TL;DR is at the bottom

You’re minding your own business as you fly around in your fabulous spaceship, doing whatever you do in said fabulous spaceship. You’ve been flying with a corporation for some odd months now, and you come to find them to be a pretty solid group of dudes and dudettes. This same corporation decided to join an alliance, and embark on a glorious journey through nullsec to try and make a name for itself and step on some toes.

Things are going great and everyone is getting along with each other. Your leadership starting from the corporation level on up to the alliance executor is taking excellent care of you, and doing all of the heavy lifting so you can enjoy your internet spaceship hassle free.

Then disaster strikes.

Someone bigger and meaner than your group attacks you where it hurts out of nowhere. Panic is in the air. Jimmies have become rustled. Uncertainty of what happens next begins to cloud yours and every other line members’ mind. But don’t worry; your leadership is there to help you. They’ll make a quick decision. Your alliance executor has been good to you since the beginning.

But wait. Your leadership needs to talk about things. They need to talk about what they’re going to talk about first, before they can talk about what they want to do.

You understand. I mean, you don’t want there to be any irrational decisions made after receiving such a heavy blow. You need a plan of action.

Oh, they want to vote now over what to do. Ok, got it. Seems fair right?

Oh, someone “special” wasn’t there to provide his input, so now the decision has to be put off so said individual can make his 2 cents. Never mind the fact that your fearless and glorious alliance executor has been present this whole time.

You as a line member could care less about the “bullshit”. You don’t care what decision is made on what is to be done, you just want some direction. But hey, this is serious stuff, and your alliance runs a democratic leadership. Everyone gets a vote on what should be done! Well, at least anyone in leadership does.

As the talks keep going, and voting keeps on voting, you get attacked again. No decision has been officially made still. No campaign announced. No plan to defend yourselves….

I’ll stop right there. I could go on and on with this scenario, but I’m sure you’ve gotten the point by now.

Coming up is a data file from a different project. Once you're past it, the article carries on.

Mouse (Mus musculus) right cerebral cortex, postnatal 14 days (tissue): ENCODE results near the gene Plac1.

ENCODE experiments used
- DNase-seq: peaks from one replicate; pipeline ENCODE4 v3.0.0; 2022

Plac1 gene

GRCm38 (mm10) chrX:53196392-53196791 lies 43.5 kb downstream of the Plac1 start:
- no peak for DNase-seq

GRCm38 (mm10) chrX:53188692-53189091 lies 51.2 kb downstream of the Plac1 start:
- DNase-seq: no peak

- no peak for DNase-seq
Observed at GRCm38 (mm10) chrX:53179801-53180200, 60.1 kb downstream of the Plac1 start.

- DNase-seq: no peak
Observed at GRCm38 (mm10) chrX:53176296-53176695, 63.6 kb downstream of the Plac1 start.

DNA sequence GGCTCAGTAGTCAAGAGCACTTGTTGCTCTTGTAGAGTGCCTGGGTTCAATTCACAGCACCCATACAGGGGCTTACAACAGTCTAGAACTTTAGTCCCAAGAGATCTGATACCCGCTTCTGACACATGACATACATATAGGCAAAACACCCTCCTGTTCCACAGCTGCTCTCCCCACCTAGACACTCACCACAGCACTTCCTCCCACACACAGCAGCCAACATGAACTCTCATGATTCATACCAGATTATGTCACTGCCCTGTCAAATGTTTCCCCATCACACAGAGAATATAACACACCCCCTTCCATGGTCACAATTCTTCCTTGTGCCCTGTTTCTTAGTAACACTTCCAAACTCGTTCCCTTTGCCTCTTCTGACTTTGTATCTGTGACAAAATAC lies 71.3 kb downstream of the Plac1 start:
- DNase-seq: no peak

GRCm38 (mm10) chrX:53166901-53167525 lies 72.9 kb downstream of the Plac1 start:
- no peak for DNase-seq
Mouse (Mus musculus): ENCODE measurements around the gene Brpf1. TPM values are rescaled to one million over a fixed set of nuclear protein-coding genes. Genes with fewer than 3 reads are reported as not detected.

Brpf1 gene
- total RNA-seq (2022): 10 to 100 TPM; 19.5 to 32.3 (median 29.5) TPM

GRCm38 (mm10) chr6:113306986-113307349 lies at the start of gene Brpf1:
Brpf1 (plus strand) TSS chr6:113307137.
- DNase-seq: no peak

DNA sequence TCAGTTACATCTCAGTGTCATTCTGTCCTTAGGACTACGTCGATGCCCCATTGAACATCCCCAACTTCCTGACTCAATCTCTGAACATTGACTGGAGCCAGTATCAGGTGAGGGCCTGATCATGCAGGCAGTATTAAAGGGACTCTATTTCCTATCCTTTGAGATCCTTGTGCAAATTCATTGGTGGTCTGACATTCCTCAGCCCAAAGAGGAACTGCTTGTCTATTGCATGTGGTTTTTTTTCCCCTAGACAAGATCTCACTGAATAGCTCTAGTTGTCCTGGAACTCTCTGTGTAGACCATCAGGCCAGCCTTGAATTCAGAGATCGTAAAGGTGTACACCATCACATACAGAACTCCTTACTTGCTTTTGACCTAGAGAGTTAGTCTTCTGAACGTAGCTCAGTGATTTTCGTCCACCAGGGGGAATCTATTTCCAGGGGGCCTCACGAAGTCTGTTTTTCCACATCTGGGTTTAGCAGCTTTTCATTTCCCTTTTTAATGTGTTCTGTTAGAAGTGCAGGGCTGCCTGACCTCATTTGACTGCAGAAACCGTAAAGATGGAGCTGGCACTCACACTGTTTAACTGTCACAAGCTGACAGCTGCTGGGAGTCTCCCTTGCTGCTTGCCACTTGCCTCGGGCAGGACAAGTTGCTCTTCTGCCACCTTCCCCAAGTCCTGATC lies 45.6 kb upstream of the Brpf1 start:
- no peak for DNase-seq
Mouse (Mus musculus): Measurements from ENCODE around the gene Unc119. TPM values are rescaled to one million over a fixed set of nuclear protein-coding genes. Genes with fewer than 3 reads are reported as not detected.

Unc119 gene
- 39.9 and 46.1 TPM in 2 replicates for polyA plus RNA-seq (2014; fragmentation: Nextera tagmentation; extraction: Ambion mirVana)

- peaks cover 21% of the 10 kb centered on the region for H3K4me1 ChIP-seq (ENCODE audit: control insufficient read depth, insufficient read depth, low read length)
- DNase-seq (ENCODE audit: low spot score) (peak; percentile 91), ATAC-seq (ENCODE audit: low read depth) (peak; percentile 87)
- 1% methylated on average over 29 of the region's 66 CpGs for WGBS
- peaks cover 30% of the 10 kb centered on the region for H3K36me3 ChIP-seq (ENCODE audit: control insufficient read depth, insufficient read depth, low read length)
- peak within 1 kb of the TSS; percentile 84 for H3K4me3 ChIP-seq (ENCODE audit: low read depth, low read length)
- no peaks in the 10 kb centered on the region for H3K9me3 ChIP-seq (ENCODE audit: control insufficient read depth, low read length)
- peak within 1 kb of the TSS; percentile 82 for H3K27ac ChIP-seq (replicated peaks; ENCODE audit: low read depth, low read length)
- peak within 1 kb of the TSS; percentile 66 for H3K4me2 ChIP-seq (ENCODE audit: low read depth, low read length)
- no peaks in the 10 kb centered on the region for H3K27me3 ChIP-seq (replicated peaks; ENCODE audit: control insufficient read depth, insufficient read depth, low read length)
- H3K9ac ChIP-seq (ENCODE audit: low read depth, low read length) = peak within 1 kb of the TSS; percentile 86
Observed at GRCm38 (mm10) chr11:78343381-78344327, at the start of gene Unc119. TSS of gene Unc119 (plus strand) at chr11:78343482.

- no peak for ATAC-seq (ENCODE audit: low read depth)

I’ve been playing MMOs for over a decade now, and have been a part of several gaming communities. Some failed, some succeeded. I have seen what works, and what doesn’t. I’m not an expert mind you, but I like to think I’ve been around the block long enough to have a firm understanding of what is functional or not for a gaming community.

On paper, running your community democratically is absolutely great. In fact, it is a great system in several games. However, when time is of the essence, and there are severe consequences for being slow and lax, it is not effective. Whatsoever. Eve Online is not the game to run a corporation/alliance democratically.

See, being a virtual world, you can get away with running a community as a dictatorship. You can be however harsh as you want, and no one can really tell you that you are wrong. You’re the big boss, so you make the decisions. If someone doesn’t like it, then they can GTFO. Plain and simple.

If you are a sov holding alliance, you can’t afford to be bog downed by political bullshit by trying to run a democratic community. Everyone thinks their idea is the next big thing. Everyone else wants to convince the other person why their idea is the shit, and why the other persons’ is wrong. By the time all the talking has been done, and somehow everyone comes to an agreement, the time for action has long since passed. You missed your opportunity, and are now going to pay for the time delay.

So now it’s back to the drawing board, and the whole process starts over again.